Waar: Is it a hit?

Nov 3, 2013 by     1 Comment     Posted under: Entertainment, Screenplay

Imagine an interrogation room and two suspects being questioned by a gruff yet handsome interrogator with a I-don’t-give-a-damn look on his face.

Suddenly, he grabs the hand of the weaker looking suspect, places it against the table and shoots, asks questions again, then shoots his other hand when they still don’t answer and proceeds to shoots the weaker one on point blank range, saying “I need only one of you to get the answers”.

Now, hold on to something as I tell you that this is a scene right out of the most awaited Pakistani movie Waar.

I was pretty skeptical about watching Waar ( I won’t deny waiting and getting frustrated when it didn’t release earlier as planned by the officials), it definitely made the list of movies I bother watching right at the cinema as soon as it releases.

Social networking sites were filled with pre and post movie criticisms, pointing out the fact that the movie had nothing special with it’s thread-bare script, it’s language, and lack of flow and thrill but even with these negative criticisms, Waar managed to grab the audience and had an unexpected turnout as it broke the record of an Indian movie that was released last Eid.

Excited and still trying to get my mind to not expect greatness from the movie as we all know how “amazing” Lollywood is, I went to the cinema on the fourth day of Eid and exited in a speechless state. I had not expected a mere Pakistani movie to impress me.

As I had guessed the movie had the clichéd “War on Terrorism” theme with a hero, a special-ops agent – who was in a dark place because an enemy killed his family- had to make a choice between holding on to his past or letting go and doing something for his beloved country, as he was the only one aware of how the big, bad villain of the movie looked like.

The story line was mostly inspired by the attack on the Police Academy in Lahore, which was included in the film as well. What had me interested from the first minute into the movie was the grand – yet controlled – sound design, awesome music score, amazing cinematography and the right balance between the action scenes and the dialogues by the director.

I’ve seen my fair share of action thrillers by Bollywood and it’s pretty safe to say that their directors take the actions scenes way too far with too much of everything and I was glad to see things not being way too over done.

The music score for Waar was more than just simply awesome: Qayyas, an underrated band, provided the perfect heavy metal soundtrack and the cinematography to the song Mauje Naina will blow your freaking mind.

I’ll try not to ruin this movie for our readers but I simply cannot not tell you the scene that had me speechless and in tears.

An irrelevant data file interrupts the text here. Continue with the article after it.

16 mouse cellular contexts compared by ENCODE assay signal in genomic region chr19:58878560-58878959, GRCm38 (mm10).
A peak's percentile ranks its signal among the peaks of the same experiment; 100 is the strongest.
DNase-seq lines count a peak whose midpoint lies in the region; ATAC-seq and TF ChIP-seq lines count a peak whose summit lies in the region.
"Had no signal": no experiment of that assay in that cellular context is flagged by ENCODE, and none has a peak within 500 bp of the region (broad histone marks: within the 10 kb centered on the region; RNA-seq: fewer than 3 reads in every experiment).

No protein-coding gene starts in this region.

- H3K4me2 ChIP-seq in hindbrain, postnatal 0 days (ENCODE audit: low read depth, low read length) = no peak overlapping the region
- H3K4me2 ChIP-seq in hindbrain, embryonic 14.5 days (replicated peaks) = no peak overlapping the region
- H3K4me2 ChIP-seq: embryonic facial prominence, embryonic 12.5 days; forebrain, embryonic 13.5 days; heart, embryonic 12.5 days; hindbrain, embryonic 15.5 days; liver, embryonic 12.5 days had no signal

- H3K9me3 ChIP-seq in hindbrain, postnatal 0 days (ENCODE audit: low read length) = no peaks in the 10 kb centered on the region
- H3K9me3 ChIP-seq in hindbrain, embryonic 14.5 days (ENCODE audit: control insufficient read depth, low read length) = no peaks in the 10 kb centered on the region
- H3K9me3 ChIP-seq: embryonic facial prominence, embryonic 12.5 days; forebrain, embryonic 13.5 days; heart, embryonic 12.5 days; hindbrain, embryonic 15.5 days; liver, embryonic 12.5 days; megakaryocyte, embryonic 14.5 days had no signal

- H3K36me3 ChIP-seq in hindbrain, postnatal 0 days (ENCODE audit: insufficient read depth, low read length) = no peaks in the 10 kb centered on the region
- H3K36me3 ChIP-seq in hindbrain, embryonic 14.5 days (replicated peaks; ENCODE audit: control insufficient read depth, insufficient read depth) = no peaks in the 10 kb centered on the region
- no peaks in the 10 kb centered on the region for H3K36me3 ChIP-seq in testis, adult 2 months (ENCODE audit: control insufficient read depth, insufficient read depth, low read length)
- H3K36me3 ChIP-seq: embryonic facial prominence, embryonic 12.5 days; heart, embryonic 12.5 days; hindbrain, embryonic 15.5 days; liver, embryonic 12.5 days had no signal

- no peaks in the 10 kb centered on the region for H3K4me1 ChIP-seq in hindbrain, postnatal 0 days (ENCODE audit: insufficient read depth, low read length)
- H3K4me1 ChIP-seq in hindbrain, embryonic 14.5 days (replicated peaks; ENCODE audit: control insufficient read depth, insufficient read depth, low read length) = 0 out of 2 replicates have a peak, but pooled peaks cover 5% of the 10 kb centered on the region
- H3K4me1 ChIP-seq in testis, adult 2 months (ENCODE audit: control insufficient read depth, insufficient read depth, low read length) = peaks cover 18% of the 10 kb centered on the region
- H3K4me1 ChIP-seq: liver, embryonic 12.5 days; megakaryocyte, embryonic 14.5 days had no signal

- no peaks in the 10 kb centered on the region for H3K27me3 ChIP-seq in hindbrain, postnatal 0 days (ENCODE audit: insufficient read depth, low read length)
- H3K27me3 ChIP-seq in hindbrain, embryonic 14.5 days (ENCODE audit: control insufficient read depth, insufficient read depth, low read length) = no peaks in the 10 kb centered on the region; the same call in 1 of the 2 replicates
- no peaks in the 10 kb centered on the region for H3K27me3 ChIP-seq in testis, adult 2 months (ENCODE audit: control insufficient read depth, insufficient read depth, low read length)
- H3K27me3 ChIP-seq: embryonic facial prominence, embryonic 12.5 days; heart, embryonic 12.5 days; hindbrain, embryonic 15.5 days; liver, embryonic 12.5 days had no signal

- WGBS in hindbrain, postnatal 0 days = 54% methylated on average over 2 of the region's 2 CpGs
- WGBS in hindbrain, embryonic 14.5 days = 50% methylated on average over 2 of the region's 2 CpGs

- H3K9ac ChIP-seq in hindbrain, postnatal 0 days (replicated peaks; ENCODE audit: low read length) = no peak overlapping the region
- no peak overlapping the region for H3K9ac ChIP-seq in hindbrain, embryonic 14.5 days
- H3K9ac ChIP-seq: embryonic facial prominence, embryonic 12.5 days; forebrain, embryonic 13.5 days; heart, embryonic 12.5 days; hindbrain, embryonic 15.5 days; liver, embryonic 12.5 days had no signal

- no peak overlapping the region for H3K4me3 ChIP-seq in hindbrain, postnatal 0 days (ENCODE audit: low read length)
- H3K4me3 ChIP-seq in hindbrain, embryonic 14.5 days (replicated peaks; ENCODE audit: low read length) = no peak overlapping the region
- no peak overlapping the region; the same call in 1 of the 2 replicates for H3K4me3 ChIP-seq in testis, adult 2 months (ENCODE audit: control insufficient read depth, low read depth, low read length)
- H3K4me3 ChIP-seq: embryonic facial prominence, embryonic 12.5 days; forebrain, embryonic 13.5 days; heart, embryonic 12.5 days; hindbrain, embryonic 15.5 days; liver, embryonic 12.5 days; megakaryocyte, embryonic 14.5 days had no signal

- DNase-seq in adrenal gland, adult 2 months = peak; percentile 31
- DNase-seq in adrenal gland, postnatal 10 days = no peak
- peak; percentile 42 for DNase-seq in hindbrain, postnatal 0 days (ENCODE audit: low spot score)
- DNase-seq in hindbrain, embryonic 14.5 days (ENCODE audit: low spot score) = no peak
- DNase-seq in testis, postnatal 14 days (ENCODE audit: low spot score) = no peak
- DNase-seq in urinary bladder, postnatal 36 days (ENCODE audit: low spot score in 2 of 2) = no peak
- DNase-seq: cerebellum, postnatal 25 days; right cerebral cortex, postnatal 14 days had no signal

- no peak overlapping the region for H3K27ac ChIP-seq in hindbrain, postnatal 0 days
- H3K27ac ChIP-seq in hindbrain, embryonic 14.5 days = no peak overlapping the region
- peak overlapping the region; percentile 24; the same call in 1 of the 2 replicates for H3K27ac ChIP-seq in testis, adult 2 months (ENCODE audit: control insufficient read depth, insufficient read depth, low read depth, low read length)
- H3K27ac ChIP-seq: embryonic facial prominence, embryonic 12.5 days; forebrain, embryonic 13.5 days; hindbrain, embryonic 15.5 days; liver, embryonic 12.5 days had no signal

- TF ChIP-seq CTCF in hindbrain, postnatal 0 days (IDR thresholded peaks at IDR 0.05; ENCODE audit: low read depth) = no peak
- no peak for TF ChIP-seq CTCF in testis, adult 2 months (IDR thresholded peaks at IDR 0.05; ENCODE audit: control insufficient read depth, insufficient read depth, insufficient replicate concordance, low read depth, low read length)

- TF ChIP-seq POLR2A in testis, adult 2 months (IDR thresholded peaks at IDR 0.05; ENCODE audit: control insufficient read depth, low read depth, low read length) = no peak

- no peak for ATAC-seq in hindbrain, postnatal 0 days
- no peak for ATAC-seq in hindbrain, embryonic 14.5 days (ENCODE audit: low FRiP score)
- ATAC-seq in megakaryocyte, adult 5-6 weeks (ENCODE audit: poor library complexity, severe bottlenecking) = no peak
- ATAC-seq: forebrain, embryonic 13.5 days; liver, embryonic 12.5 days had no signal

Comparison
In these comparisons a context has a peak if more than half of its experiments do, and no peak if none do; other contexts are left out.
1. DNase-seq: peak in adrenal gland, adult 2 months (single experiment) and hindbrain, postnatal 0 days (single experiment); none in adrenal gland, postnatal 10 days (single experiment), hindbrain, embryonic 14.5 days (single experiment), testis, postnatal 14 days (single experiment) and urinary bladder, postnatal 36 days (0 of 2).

Hamza Abbasi plays one of the supporting roles as the gun happy special ops agent. He will win your heart from the start with his smart mouth and love for the country. As the team is running an important operation to uncover the plan of the Undercover R.A.W. agent hell-bent on bombing Pakistan, he comes to a cross road where he has to decide between the whole team blowing up or his driving away the truck full of explosives that he discovered.

He thus calls his sister on the satellite phone as he takes no time deciding what to do and after hearing her voice, he gets into the truck and drives away. Now the cinematography of this scene is amazing. The sky view of a dark, curvy road is shown as the cinema drowns in silence. The only light on the screen is of the headlights of the truck and Hamza Abbasi’s gruff singing the national anthem which will have you covered in goosebumps and then when you least expect it, the truck goes boom.

However, I won’t deny the script was rusted, more than half of the movie being in English which failed to do justice to the dialogues and the actors still needing to work on their skills but keeping all that aside, I would definitely recommend people to go, buy a ticket and watch the movie.

It’s a start to the so called revival of Pakistani cinema with movies like Zinda Bhag, Josh, Waar and the upcoming Moor, I’m sure Pakistan is going to get it’s name recognized as we are not short on talent; we just need a bit of polishing.

The Author

Procrastinator of the century. Hopeless pessimist. Aspiring workaholic. Life-form based on sappy romance novels. Secretly wishes to write novels in her house on the South of France

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1 Comment + Add Comment

  • I have watched the movie on cam quality but anyway its a great movie , i like a lot !!!!

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